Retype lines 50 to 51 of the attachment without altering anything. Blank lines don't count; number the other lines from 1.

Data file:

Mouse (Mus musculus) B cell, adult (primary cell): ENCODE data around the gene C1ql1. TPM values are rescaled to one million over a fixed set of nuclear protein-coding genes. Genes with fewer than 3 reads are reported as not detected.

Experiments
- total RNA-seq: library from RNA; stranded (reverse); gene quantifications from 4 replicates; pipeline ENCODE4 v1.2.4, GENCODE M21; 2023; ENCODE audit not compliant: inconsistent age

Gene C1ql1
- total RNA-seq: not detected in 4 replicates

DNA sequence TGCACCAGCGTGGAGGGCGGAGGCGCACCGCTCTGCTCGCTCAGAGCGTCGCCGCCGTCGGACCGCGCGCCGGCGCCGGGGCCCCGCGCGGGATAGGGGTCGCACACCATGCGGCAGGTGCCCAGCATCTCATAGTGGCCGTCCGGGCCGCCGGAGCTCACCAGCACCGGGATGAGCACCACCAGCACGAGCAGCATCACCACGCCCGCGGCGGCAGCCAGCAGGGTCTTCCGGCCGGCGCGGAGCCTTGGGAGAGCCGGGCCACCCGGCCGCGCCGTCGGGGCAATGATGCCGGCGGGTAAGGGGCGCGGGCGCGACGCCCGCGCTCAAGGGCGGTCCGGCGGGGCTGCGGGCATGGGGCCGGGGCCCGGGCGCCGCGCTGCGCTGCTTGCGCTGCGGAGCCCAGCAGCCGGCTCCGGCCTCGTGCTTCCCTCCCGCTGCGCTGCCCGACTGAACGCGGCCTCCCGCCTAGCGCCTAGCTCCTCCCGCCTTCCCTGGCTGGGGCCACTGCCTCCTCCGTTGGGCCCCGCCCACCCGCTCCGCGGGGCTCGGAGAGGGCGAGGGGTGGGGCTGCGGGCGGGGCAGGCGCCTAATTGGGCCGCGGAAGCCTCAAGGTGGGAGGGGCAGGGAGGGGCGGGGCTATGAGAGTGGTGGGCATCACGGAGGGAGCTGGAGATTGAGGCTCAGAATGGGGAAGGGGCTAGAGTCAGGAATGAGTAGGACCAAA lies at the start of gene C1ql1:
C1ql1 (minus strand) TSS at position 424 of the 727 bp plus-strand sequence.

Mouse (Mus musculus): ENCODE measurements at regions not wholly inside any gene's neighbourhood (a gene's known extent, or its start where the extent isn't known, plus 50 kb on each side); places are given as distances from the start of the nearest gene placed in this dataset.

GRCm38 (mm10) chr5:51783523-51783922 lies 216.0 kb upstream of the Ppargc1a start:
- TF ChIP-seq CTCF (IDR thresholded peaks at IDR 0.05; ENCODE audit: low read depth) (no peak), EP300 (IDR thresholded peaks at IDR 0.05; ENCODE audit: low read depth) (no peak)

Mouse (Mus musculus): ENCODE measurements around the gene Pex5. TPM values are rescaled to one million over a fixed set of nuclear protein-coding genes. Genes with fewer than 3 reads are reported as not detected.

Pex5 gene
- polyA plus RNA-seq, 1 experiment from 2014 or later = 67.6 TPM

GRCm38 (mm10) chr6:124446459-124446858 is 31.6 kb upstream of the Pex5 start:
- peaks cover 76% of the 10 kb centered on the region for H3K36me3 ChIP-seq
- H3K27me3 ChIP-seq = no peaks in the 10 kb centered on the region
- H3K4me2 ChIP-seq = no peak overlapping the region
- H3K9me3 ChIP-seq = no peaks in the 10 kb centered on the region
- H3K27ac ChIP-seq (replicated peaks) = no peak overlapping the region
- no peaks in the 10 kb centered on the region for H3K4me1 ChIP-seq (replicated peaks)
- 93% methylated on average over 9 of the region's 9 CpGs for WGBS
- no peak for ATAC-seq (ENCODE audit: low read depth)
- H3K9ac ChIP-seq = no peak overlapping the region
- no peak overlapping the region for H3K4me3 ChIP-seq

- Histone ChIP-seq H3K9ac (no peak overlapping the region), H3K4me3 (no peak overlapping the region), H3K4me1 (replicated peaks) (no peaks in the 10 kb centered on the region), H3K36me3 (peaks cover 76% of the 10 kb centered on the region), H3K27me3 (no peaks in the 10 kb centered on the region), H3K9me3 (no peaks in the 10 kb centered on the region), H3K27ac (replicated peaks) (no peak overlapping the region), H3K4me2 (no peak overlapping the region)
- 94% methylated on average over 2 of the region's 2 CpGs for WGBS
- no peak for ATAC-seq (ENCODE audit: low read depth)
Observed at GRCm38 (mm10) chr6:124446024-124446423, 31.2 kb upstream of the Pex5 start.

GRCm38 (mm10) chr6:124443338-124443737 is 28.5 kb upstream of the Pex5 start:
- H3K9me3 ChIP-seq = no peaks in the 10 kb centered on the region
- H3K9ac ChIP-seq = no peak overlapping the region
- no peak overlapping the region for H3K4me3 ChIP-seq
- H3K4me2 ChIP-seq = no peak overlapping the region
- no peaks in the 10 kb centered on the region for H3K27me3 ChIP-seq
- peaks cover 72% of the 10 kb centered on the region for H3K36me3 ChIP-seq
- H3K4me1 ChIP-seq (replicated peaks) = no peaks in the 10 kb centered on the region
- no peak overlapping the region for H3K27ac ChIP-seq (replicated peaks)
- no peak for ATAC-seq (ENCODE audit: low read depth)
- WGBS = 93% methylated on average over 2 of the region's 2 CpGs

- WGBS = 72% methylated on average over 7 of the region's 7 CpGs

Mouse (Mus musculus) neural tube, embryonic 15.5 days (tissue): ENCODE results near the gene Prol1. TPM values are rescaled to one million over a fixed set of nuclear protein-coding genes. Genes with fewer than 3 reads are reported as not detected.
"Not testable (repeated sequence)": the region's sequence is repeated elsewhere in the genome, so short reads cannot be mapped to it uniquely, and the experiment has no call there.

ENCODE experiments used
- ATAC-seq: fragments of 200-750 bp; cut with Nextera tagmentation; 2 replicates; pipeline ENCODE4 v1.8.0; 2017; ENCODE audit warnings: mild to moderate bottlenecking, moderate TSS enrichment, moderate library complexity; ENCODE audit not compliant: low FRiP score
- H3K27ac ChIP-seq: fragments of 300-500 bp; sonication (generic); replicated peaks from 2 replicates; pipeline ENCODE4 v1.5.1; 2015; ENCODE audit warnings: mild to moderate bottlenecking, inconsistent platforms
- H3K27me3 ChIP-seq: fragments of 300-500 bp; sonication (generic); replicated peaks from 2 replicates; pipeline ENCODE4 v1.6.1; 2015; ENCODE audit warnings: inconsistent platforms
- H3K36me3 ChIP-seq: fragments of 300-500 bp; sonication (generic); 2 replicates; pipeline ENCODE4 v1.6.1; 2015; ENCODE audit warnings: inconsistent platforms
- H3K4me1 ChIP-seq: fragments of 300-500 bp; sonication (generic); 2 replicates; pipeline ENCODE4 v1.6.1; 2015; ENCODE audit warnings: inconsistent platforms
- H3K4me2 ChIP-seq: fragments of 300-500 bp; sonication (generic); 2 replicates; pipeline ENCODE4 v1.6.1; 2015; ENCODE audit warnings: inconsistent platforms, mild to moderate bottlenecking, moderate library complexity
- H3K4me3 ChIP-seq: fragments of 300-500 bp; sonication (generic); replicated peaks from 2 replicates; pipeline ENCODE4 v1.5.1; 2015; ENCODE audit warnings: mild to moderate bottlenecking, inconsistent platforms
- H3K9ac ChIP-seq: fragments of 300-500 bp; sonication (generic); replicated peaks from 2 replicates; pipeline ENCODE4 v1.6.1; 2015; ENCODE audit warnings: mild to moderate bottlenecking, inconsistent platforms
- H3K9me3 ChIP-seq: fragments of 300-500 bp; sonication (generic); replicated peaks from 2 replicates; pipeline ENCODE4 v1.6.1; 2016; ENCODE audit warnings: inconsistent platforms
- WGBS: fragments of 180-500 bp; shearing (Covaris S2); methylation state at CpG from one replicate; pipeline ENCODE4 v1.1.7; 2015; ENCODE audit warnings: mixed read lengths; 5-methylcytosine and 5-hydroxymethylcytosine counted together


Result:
- H3K4me3 ChIP-seq: fragments of 300-500 bp; sonication (generic); replicated peaks from 2 replicates; pipeline ENCODE4 v1.5.1; 2015; ENCODE audit warnings: mild to moderate bottlenecking, inconsistent platforms
- H3K9ac ChIP-seq: fragments of 300-500 bp; sonication (generic); replicated peaks from 2 replicates; pipeline ENCODE4 v1.6.1; 2015; ENCODE audit warnings: mild to moderate bottlenecking, inconsistent platforms